My experience with elite journals


Over the last 15 years, my opinion about the significance of publishing in elite journals has evolved considerably. Below are some of main phases and the factors that have shaped my opinion:

  • As a beginning PhD student, I took several classes based on discussing primary research papers. Many of these papers, especially in my biochemistry course, reported milestone results and were published in elite journals. This created the impression that a disproportionate number of influential papers are published in elite journals and elite journals are the place where one finds such papers.
  • Later in my PhD, I became an expert in a small field. The two best known papers in that field were published in Science, and I was as confident as I could be that these papers are deeply problematic and with incorrect interpretations. (I still believe that, and I think that Science is a good journal) Being well known and influential, these papers stymied further developments in the field. It did not help that the senior author of these papers extended a death threat to me.
  • Simultaneously, my PhD mentor (David Botstein) expressed strong misgivings towards elite journals and even declined being a senior author for one of my papers if we submit it to Nature or Science. I have always had deep respect for David (he is a brilliant scientist), and his opinion was very influential for me. Given that he was very accomplished and successful based on any metric of merit, I became convinced that one does not need to publish in elite journals to be successful in academic research. (David has published many influential milestone papers but only a small fraction of them are published in Nature or Science.)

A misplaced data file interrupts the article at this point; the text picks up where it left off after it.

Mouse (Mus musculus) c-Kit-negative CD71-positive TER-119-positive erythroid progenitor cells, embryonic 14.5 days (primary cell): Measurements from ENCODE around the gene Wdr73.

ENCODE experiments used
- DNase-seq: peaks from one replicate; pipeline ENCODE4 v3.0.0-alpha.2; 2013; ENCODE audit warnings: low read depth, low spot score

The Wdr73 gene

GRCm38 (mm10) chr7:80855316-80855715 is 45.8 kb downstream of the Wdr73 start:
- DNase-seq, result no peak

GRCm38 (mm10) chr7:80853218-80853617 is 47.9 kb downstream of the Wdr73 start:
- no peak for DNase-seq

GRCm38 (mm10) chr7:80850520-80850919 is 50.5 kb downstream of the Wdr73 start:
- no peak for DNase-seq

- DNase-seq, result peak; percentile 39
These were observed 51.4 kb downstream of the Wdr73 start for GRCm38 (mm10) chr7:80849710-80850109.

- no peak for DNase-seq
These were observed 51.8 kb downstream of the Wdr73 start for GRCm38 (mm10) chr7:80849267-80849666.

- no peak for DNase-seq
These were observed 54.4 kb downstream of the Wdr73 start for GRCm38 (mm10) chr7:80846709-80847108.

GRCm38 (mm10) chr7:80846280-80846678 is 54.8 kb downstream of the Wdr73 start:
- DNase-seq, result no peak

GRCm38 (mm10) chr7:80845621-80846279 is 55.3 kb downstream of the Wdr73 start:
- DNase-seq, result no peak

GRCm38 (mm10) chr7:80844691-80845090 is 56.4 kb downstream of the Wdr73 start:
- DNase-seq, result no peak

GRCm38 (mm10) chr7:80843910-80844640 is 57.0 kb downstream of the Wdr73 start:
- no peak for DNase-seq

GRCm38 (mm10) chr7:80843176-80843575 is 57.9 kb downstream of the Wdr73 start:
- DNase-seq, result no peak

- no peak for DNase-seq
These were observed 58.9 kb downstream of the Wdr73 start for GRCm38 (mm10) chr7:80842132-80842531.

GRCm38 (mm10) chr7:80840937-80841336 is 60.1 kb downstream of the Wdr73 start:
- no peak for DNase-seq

During my postdoctoral and PI years, my opinion about elite journals grew increasingly complex and nuanced. Here is what I think now:

  • Elite journals can significantly promote papers in the short term and make a big difference for papers that do not stand out on their own.
  • The establishment generally resists innovation. For various reasons (mostly not related to the editors), papers reporting very original results seem to encounter much more resistance for the limited space in elite journals. This may be frustrating for their authors, but it is much less frustrating once we realize that these are the papers that need advertisement the least.
  • Ultimately, I aim to publish our papers in good journals that are read by colleagues interested in our results and have broad visibility. Yet, my opinion continues to evolve: I see that our results are read, cited, and reproduced even when shared via preprints, and the importance of the publication venue is declining in my opinion.

Promoting (your) research

“I am a scientist focused on conducting research, not on promoting it.” This thinking strongly resonated with me when I was a PhD student. If it resonates with you, read on to learn why and how you should promote (your) research.